2009 Brass Rat: Is the Tech To Blame?
The Brass Rat is a time honored tradition of MIT and a source of much pride for each MIT student that flaunts it on his or her finger. The ring design itself is evidently the most obvious element of this tradition, as it graces the ring finger of many MIT students and alumni for years, but the tradition extends far beyond these ever-evolving and unique designs premiered each year by the successive MIT classes. One equally important element of the tradition is the appointment of a committee of students, the Ring Committee, to design this ring; another, the Ring Premiere, where the class will for the first time see the design of the newest Brass Rat.
Many times in the past, the Brass Rat tradition has resulted in campus-wide controversy, both before and after Ring Premiere itself. Examples include the 2004 Brass Rat, when the fact that the design boasted a woman on its Seal Shank, was, by word of mouth, leaked to the public previous to Premiere, and the 2006 Ring, whose two Greek Letters on the Boston skylines created a reaction that carried over even into the careful selection of the 2007 Ring Committee members. These two recent examples serve to represent the fragility of the tradition, as might be expected when considering anything meant to please over 1,000 students each year.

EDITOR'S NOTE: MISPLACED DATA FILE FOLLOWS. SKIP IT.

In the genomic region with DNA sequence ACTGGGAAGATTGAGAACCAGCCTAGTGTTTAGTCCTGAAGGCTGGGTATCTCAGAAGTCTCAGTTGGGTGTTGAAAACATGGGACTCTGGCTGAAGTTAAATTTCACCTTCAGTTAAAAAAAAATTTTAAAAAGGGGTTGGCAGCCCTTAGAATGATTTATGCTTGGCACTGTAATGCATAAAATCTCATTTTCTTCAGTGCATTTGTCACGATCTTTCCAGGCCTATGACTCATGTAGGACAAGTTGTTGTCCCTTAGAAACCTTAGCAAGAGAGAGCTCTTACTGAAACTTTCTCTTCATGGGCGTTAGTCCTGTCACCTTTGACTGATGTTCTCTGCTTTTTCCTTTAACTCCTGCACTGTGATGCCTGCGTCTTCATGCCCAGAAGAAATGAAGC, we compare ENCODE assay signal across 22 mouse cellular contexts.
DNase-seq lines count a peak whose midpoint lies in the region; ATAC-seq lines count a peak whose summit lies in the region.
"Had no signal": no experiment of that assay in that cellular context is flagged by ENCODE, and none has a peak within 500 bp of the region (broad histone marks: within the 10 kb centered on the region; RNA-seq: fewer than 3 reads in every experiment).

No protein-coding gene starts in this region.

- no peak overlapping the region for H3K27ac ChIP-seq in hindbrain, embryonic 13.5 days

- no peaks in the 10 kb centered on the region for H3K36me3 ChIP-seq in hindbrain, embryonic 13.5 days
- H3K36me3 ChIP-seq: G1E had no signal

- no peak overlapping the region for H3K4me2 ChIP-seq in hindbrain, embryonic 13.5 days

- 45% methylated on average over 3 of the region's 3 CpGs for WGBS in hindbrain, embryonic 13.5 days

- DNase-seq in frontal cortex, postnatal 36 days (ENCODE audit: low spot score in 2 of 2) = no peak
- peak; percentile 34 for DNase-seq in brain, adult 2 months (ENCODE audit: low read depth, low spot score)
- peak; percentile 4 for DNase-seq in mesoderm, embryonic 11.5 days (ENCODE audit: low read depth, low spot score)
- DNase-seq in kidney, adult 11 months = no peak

This fragile tradition has, yet again, been compromised, but in this instance, the vehicle for breakdown was the two recent articles recently published in The Tech regarding the Brass Rat and Ring Premiere.